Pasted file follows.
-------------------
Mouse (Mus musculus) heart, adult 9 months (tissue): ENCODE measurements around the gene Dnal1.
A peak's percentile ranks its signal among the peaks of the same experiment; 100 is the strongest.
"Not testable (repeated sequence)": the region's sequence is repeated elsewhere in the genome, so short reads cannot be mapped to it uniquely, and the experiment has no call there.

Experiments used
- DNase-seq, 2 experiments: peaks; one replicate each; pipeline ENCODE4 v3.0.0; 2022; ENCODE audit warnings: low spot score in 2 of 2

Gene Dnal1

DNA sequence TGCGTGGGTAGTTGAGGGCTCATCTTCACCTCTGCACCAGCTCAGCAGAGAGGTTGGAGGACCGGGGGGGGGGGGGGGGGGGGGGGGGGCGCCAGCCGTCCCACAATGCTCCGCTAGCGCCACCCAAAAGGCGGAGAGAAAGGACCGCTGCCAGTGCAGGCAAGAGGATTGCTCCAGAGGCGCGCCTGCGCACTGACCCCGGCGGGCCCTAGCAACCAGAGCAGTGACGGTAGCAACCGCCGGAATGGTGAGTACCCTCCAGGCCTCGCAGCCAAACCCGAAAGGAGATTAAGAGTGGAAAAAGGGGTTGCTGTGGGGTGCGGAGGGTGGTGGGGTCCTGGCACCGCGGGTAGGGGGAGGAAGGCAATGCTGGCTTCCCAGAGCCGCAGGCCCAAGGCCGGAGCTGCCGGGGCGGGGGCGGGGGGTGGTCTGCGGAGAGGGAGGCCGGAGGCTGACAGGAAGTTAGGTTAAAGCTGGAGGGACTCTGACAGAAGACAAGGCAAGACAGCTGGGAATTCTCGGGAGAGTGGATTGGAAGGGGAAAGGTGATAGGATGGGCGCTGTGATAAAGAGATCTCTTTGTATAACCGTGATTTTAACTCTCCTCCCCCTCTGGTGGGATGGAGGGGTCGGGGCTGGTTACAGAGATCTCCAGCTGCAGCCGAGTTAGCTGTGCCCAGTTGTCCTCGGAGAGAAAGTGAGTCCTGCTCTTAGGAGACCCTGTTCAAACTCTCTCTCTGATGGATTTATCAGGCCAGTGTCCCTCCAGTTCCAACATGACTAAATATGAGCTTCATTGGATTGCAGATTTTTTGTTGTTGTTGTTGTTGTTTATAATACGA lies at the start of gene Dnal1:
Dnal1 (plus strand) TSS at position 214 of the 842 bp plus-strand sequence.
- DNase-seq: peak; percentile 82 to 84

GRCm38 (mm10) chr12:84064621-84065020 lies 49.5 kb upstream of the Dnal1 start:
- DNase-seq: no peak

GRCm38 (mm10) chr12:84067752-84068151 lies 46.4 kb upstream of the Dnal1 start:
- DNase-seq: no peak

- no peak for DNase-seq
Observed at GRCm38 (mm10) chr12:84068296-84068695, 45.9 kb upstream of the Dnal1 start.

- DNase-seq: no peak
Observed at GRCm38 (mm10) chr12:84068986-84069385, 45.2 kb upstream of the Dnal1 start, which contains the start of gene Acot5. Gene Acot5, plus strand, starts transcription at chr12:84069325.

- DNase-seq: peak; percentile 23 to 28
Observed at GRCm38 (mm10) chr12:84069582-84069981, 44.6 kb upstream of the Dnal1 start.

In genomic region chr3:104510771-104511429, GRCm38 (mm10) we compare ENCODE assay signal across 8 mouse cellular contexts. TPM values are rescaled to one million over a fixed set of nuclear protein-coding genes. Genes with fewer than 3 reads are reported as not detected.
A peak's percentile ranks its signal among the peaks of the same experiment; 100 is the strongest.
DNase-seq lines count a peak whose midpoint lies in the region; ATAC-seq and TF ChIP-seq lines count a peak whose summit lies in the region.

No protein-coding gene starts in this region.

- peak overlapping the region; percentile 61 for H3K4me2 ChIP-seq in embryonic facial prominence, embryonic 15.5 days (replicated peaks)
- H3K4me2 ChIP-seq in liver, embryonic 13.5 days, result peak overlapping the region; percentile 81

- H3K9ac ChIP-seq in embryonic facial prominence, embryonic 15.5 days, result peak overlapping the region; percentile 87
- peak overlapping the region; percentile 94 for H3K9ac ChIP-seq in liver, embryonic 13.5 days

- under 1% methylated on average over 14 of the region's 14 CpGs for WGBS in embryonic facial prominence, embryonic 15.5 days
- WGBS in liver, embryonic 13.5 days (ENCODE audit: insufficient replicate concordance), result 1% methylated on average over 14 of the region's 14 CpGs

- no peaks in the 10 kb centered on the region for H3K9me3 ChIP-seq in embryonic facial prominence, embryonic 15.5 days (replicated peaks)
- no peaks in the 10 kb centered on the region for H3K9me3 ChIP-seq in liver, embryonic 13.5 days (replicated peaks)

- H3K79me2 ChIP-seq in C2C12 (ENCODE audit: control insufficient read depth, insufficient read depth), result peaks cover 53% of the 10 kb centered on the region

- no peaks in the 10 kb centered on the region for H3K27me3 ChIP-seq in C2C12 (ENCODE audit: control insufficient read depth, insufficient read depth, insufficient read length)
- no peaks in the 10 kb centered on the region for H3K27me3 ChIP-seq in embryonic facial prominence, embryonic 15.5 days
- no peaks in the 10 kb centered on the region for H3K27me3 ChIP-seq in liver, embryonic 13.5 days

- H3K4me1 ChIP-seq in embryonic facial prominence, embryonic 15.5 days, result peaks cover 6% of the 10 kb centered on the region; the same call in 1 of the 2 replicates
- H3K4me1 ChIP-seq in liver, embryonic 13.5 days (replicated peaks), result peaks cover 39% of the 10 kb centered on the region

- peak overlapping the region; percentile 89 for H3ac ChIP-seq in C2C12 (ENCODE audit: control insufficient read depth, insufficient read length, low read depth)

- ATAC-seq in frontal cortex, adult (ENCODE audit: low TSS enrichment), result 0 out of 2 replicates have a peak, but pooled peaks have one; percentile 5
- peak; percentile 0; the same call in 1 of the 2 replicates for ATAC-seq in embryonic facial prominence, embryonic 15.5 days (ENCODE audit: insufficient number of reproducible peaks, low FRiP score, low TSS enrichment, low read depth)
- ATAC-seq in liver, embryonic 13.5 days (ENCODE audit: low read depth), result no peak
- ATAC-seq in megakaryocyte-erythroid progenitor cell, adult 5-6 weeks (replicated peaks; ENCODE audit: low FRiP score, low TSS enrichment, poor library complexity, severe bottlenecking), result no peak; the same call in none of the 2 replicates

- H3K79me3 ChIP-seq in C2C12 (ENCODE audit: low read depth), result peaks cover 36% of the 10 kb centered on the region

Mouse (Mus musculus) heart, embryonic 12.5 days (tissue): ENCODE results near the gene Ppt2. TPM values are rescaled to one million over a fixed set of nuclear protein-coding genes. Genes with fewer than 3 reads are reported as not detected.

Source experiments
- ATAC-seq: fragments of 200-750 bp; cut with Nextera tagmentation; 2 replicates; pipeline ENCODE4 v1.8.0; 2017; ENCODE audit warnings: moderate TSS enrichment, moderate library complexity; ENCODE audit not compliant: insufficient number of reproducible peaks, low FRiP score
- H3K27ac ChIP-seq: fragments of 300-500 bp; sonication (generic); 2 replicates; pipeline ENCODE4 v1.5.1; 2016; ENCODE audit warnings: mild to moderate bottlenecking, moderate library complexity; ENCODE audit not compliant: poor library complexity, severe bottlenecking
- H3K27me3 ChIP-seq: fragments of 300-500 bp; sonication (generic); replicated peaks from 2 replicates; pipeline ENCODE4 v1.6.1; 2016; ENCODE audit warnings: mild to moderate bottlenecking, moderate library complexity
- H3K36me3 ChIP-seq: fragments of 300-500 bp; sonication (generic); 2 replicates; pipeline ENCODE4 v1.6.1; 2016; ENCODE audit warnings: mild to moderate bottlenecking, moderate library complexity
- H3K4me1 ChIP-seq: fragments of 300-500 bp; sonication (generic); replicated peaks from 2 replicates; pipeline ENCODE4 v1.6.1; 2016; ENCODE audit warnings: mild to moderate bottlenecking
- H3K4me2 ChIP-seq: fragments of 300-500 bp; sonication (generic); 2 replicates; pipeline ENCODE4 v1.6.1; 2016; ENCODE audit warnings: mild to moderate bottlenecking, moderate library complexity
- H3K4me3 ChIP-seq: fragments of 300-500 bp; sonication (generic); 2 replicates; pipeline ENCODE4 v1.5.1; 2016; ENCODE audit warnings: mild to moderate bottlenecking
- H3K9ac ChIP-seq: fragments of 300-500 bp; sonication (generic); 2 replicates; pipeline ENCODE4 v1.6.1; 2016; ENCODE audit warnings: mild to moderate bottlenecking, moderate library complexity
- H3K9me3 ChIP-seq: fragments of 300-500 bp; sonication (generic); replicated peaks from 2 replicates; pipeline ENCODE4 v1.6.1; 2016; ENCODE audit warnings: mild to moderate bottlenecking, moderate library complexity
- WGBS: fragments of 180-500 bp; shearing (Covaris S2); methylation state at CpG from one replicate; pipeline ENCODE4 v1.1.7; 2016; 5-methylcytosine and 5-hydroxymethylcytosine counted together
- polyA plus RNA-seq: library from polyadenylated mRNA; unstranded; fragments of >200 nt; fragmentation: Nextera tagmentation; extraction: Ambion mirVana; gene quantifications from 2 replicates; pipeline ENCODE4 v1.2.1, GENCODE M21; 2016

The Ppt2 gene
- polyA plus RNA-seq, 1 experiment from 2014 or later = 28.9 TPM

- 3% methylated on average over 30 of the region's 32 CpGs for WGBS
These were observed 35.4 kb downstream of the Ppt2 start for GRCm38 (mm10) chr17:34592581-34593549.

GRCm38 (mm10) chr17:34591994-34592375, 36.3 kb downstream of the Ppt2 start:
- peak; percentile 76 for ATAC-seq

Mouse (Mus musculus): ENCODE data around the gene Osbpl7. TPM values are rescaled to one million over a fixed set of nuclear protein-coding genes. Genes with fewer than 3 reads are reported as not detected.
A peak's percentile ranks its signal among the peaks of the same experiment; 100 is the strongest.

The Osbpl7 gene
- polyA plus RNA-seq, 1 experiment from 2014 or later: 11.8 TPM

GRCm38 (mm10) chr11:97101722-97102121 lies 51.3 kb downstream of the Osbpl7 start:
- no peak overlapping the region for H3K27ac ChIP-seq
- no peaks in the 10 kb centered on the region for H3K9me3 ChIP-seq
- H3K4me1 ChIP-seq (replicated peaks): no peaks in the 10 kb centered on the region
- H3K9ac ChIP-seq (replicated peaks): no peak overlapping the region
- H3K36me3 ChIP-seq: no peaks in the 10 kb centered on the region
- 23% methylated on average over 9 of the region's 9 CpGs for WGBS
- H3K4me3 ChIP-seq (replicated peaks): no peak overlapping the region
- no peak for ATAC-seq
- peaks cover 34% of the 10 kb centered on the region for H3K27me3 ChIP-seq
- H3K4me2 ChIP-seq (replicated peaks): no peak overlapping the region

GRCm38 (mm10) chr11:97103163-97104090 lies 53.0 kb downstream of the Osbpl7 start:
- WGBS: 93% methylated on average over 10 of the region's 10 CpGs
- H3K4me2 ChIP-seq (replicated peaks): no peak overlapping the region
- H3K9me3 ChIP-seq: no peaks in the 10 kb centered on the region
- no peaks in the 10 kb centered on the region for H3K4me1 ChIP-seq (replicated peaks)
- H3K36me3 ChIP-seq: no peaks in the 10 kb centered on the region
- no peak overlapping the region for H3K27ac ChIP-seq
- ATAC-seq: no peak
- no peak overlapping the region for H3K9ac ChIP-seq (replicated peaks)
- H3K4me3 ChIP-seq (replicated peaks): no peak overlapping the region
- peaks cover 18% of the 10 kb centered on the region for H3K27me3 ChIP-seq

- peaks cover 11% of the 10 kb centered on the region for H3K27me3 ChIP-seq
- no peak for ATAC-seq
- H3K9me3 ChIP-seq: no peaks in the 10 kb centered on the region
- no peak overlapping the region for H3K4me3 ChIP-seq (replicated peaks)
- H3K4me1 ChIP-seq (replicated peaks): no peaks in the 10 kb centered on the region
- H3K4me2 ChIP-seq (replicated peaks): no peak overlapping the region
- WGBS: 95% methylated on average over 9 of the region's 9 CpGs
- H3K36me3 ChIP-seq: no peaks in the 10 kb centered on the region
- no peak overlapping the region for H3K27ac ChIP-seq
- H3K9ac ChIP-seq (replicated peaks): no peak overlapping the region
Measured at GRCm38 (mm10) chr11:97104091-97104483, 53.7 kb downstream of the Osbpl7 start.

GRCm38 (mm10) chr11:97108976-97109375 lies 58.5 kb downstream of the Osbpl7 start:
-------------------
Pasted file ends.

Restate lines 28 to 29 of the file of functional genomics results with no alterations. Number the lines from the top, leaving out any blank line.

- under 1% methylated on average over 14 of the region's 14 CpGs for WGBS in embryonic facial prominence, embryonic 15.5 days
- WGBS in liver, embryonic 13.5 days (ENCODE audit: insufficient replicate concordance), result 1% methylated on average over 14 of the region's 14 CpGs